Creativity and Learning

                                                                                    wellsprings_creatingspirit

Susan W. N. Ruach, Indiana Annual Conference

In a recent conversation, a friend shared that he has started taking a class in watercolor painting. “I’m learning patience,” he said, “because you have to wait for the paint to get really dry between each color.” Later he acknowledged that he suspected it would also help him with patience in other areas of his life.

That conversation got me thinking about what I have learned from my own creative endeavors. I love to use a camera to make images, to grasp a moment of beauty and hold it in a photograph. I learned a long time ago that photography helps me switch perspectives. I look through the lens and zoom in or out, and the perspective changes. Or I take two steps to the right or left and again the perspective changes. This is great practice for me in my faith journey because what I am trying to do is switch from my own perspective to God’s perspective, to increasingly see as God sees.

We are free in Christ’s love to experiment.

When I go on a photo shoot or even a walk with my camera, I am looking for beauty in the everyday. It is an exercise in seeing the extraordinary in the ordinary. Some Christian wise-person has said that if we don’t see God in the ordinary, we won’t see God in the extraordinary. Again, what I learn in my creative outlets helps me in other parts of my life and faith as I try to see God in all aspects of my ordinary life.

I have just helped to start “Sight Psalms,” a free, daily online photo devotional sponsored by the General Board of Discipleship. In the process I have not only learned about photography but also about the technology to support this project. The latter area of learning was something that I never anticipated as we began, but I have learned so much.

Creativity is putting together in new ways ideas, thoughts, and material items to bring into being something that did not exist before. I think about Jeremiah saying that if he didn’t prophesy, it was like a burning fire shut up within him (Jer. 20:9). For me if I can’t be creative in some way, my soul dries up.  CW_2012_Rauch01

One of my favorite quotes about creativity is from Mary Cosby from the Church of the Savior in Washington, D.C. She once said in a workshop, “Creativity is a corollary of salvation.”  I had to think about that for a long time, but have come to understand that creativity can only happen when we make space in our lives, when we feel safe and when there is some need or some newness bubbling up. And the promise of our salvation through Christ enables us to be creative. At the same time, exercising our creativity renews us.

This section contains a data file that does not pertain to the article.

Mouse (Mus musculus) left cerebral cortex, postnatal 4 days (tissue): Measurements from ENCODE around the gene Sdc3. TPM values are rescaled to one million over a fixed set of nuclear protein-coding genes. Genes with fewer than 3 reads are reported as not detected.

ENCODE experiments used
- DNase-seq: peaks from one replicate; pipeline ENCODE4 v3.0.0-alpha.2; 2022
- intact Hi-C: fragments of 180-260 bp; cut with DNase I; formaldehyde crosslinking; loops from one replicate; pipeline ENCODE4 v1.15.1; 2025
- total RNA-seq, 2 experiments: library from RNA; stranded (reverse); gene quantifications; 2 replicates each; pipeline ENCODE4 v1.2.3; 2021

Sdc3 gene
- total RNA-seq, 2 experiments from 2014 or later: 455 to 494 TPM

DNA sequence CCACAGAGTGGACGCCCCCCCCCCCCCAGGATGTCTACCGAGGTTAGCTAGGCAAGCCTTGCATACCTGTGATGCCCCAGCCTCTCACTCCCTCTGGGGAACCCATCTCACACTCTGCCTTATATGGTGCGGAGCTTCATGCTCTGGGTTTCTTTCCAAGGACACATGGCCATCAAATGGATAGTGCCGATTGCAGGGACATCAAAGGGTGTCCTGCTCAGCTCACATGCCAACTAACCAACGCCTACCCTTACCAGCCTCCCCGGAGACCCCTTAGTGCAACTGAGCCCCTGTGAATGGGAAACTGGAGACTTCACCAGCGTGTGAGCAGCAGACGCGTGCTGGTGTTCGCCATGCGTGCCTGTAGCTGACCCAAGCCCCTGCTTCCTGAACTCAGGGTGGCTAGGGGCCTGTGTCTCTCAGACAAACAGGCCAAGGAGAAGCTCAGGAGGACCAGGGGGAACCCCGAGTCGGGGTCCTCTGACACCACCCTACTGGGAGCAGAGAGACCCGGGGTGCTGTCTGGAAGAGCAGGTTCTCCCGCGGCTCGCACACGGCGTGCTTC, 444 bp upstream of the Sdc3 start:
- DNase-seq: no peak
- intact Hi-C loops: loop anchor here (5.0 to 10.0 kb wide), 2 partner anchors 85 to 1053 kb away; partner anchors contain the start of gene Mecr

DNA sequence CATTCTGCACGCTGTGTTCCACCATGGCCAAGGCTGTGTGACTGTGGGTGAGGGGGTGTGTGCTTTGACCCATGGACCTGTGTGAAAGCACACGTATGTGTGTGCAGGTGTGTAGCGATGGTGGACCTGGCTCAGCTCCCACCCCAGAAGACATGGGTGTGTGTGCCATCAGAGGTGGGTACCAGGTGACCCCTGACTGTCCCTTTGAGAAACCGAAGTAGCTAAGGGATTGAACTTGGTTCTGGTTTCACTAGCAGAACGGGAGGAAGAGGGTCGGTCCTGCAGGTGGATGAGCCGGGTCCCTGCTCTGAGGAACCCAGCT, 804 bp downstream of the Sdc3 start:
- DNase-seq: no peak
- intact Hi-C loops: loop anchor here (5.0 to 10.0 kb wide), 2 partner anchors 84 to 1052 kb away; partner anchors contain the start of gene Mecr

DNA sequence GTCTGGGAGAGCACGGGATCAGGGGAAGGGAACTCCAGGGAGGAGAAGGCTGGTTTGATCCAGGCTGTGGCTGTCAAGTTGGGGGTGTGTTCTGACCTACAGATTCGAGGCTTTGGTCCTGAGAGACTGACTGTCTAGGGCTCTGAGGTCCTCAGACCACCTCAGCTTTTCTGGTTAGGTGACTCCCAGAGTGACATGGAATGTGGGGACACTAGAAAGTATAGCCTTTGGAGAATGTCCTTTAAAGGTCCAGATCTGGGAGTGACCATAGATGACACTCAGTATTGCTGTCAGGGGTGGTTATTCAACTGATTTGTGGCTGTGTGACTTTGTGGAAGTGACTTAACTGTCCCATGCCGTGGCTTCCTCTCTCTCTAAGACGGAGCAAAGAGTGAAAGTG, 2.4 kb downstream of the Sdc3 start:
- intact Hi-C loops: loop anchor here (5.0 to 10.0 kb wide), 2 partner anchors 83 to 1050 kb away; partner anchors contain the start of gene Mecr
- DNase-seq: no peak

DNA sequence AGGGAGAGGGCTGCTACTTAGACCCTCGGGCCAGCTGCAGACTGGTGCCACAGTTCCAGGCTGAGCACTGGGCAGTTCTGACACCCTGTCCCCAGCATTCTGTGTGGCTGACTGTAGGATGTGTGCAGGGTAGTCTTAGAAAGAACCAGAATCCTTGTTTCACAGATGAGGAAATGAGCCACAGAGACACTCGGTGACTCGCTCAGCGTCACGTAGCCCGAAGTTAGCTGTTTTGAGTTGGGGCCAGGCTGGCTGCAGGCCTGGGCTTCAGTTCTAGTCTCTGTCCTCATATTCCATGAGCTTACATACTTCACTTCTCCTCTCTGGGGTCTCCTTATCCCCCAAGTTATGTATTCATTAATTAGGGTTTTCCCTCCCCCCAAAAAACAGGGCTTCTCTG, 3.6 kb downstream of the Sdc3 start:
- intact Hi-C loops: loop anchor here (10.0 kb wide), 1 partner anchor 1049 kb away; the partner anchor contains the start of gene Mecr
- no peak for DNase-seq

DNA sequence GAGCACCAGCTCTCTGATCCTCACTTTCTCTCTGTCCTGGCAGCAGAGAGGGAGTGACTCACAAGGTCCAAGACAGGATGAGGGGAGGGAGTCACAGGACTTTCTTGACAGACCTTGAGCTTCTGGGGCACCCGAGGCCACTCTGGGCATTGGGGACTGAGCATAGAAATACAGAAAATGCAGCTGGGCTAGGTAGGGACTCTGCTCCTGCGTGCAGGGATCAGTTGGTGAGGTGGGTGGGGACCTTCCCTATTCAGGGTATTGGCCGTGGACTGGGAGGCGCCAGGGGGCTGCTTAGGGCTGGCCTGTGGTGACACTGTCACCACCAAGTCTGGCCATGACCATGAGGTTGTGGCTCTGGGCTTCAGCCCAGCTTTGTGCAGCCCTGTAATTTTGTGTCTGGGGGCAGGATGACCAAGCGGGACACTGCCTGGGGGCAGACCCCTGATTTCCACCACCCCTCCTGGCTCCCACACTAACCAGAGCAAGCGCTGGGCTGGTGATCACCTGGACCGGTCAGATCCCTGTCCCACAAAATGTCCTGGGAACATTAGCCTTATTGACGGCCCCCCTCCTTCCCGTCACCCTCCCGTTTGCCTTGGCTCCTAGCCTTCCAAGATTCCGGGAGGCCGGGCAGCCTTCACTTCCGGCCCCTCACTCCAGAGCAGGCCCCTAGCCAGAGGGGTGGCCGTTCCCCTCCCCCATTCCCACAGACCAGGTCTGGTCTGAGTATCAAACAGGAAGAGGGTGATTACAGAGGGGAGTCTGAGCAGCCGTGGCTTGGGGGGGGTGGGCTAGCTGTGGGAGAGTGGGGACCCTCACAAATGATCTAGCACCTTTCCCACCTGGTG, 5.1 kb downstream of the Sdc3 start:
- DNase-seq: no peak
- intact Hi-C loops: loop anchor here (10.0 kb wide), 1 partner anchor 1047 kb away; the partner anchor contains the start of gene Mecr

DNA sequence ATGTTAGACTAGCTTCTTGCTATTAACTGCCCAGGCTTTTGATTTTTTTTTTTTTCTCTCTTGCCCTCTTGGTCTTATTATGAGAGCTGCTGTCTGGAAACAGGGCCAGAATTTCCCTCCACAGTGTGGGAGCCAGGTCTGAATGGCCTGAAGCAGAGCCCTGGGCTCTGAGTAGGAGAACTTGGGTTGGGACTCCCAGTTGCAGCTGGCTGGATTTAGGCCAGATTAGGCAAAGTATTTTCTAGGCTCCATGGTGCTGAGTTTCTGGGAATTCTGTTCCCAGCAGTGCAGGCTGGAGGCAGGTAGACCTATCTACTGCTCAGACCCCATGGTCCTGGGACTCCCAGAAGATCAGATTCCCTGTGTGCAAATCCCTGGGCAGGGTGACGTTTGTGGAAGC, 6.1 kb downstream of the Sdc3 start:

Children will not play unless they feel safe. Creativity, which I believe is related to play, will not happen unless we feel safe enough to experiment. It is our salvation in Jesus Christ that theologically is our basis for creativity. We are free in Christ’s love to experiment. We are safe in the ultimate sense and can live deeply into the promise of forgiveness should our creativity run amok in some serious way. Play is the way children learn and work through things in their lives. Creativity often functions the same way for adults.

In addition, Genesis tells us that we are made in the image of God, the One who created the universe and who is creating still. Creativity is one way we live out the image of God in us.

Creativity often happens in our hobbies. Maybe even more important, creativity happens in our work as clergypersons. Every sermon is a creative endeavor, as is every speech, every program. Often meetings and even pastoral care can be creative.

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What are your current creative outlets both in your ministry and otherwise? What are you learning from something you are creating?  I invite you to look at processes of your own creative endeavors.  Do you learn different things from different creative endeavors in your life?  How can you invite more of these creative and learning experiences into your life?

My hope and my prayer for you is that your own special kind of creativity can blossom in new ways, teaching you and drawing you closer to God.

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